In general, SFS attempts to focus supervision and regulation efforts on spillover reduction, and it consists of three pillars: early identification, enhanced prompt corrective action (PCA) and stability-related communication. In particular, SFS uses the information-gathering and analytical skills of supervisors to better understand how one firm's impairment might spread to other firms or markets; it relies on the enforcement capabilities of regulation (combined with market information) to close firms before they incur losses that could bring down their peers; and it extends central bank communication techniques to financial-stability-related efforts.
This program builds on the strength and current direction of supervision and regulation to focus across firms and the interconnections in the banking and financial system as a whole, rather than concentrating on supervisory assessment of single firms. Combined, these efforts constitute important actions in a long-term effort to limit the spillovers from the failure or impairment of a systemically important financial institution. I'll now describe what I see as the basics of the three components.
Early identification.5 This is a process to identify and to respond, where appropriate, to the material exposures among large financial institutions and between these institutions and capital markets. By “material,” I mean sufficiently significant such that problems at one financial institution could substantially impair other institutions and/or normal market functions.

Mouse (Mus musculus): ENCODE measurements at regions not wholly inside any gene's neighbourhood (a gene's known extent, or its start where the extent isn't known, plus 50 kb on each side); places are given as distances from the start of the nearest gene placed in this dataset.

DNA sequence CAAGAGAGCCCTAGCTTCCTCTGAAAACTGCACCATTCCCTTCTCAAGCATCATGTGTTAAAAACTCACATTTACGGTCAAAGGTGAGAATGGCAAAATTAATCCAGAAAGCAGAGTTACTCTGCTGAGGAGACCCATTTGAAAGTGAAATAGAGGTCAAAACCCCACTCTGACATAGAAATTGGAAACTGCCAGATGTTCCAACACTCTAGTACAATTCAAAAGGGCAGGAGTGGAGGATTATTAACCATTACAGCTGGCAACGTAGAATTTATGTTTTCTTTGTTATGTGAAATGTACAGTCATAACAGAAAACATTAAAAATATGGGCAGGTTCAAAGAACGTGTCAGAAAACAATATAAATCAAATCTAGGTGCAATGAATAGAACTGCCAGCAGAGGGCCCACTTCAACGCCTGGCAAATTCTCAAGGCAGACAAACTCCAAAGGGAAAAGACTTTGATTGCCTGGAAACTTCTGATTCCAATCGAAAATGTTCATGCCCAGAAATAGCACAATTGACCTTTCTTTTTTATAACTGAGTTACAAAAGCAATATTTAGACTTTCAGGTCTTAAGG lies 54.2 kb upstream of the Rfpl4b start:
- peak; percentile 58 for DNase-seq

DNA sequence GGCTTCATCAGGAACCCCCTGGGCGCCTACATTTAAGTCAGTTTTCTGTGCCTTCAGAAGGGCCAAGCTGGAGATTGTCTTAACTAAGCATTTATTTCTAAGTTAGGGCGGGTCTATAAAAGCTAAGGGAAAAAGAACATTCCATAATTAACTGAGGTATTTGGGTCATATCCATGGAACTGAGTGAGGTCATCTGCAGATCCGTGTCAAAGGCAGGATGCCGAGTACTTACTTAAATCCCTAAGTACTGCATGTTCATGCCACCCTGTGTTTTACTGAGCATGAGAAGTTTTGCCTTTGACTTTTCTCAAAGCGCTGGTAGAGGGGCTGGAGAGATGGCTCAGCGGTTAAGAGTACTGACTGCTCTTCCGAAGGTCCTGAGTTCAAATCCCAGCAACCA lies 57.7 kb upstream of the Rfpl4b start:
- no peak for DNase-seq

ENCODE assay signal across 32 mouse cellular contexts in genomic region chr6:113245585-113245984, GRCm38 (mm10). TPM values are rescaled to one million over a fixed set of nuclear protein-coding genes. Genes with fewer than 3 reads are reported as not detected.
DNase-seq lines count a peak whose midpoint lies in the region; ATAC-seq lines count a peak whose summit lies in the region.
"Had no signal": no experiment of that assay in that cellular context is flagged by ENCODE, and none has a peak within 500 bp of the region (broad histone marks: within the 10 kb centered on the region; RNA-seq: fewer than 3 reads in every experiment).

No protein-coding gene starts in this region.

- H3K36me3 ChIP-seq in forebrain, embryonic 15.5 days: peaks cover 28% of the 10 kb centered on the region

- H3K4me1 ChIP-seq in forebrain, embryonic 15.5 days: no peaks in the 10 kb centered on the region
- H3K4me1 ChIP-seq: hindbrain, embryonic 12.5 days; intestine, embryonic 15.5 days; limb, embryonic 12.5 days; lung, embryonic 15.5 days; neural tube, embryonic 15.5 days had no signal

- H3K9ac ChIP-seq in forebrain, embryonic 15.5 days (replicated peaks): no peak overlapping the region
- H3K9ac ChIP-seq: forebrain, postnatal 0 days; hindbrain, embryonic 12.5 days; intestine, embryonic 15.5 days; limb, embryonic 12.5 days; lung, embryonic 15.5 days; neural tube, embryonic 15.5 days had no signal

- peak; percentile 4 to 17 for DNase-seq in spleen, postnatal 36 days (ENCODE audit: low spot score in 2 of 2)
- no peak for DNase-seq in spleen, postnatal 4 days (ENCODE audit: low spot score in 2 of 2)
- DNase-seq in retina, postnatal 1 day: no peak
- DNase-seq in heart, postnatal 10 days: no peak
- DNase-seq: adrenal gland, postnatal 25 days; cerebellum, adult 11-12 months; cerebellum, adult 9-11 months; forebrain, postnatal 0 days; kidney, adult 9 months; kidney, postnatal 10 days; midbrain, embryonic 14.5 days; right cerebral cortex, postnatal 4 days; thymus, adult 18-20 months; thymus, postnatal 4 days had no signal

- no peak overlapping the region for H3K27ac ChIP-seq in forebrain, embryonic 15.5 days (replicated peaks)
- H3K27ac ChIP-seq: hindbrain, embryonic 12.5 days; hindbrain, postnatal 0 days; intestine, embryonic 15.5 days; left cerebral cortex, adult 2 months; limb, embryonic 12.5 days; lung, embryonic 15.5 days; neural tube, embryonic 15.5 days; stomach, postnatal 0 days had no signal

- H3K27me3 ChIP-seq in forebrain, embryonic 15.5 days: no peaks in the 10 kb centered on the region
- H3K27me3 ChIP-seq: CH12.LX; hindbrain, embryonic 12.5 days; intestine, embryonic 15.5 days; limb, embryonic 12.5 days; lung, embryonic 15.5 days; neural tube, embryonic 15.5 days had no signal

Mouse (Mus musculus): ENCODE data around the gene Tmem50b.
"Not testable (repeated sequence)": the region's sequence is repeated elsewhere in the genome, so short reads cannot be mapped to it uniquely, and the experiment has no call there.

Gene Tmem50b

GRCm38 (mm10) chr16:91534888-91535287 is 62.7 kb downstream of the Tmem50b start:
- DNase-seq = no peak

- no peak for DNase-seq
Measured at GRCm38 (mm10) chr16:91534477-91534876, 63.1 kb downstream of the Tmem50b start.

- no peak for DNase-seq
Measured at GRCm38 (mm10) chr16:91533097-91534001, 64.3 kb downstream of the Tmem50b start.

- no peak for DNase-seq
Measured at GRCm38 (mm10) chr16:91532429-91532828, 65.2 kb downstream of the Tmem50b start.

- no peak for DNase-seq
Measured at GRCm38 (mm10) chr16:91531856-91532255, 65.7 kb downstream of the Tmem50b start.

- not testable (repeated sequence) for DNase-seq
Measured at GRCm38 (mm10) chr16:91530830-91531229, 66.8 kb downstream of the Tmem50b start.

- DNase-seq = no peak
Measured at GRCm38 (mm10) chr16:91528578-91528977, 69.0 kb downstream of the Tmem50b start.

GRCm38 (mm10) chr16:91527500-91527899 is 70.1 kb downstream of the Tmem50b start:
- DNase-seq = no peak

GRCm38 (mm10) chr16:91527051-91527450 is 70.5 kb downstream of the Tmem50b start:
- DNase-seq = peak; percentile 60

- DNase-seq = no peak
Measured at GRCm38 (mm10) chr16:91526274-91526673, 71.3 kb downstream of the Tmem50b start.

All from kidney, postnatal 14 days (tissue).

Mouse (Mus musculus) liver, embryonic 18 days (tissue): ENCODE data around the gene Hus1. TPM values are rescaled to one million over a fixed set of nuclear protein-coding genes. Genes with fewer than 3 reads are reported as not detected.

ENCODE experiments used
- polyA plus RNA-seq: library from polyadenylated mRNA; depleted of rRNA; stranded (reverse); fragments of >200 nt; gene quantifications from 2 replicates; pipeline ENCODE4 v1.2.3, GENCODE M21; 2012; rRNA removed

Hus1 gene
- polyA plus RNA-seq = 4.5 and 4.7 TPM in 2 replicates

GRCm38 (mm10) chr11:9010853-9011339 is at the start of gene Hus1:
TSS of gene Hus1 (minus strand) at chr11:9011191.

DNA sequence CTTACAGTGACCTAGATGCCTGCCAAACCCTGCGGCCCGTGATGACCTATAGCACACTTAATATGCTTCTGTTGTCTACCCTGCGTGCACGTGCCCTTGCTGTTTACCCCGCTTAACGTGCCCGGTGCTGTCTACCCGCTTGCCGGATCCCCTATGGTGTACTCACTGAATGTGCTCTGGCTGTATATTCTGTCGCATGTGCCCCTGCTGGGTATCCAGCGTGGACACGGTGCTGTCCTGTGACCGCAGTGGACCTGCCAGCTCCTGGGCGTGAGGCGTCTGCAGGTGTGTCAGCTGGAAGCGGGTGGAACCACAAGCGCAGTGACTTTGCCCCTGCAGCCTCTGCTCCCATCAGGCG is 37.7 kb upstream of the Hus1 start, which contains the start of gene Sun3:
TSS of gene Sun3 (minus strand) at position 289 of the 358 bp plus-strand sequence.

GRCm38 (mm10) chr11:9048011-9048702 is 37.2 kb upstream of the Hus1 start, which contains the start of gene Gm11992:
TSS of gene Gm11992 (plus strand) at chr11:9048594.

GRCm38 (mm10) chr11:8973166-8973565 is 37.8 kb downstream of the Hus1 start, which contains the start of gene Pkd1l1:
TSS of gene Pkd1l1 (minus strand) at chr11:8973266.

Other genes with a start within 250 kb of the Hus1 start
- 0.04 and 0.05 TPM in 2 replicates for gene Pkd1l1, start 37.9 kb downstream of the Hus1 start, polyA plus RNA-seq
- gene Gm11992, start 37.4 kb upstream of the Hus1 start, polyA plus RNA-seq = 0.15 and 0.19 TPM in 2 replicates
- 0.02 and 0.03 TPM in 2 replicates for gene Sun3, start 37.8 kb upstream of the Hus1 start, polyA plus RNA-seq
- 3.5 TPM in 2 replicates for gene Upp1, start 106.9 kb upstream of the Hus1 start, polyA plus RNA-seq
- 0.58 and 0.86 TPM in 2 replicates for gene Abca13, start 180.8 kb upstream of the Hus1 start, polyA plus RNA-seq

Early identification could take many forms. Supervisors might begin by examining the performance of a number of large financial institutions hypothetically subjected to a series of shocks. The shocks could include large losses to a given type of loan or security on the firm's balance sheet, or a significant drop in the availability of funding. The results of this simulation would provide policymakers with a sense of which stresses lead to significant problems at the firms. A second step is to determine how the material difficulties of one of these large institutions would affect the others. At a minimum, this would involve determining how much the failing institution owes the others at the end of the business day, what form the exposure takes, how much the exposure varies over time and so on.
The goals of the exercise I just described are (1) to give policymakers a sense of which events are not likely to severely impair the financial institution, thus permitting them to avoid providing support, and (2) to identify those exposures that might bring down the firm, and thus are deserving of closer policy scrutiny and, most importantly, an effective and timely response.
As part of this effort, supervisors should also consider how they will make assessments of spillover potential at the time a financial institution experiences serious difficulty. Supervisors must determine what type of information they will need in short order from financial institutions during a period of turmoil and what information they can actually get in short order, and then develop a plan to address whatever information gaps are identified. Closing these gaps means that policymakers can make informed judgments at the time of failure and, where possible, identify and resolve those issues that would otherwise lead to provision of extraordinary support.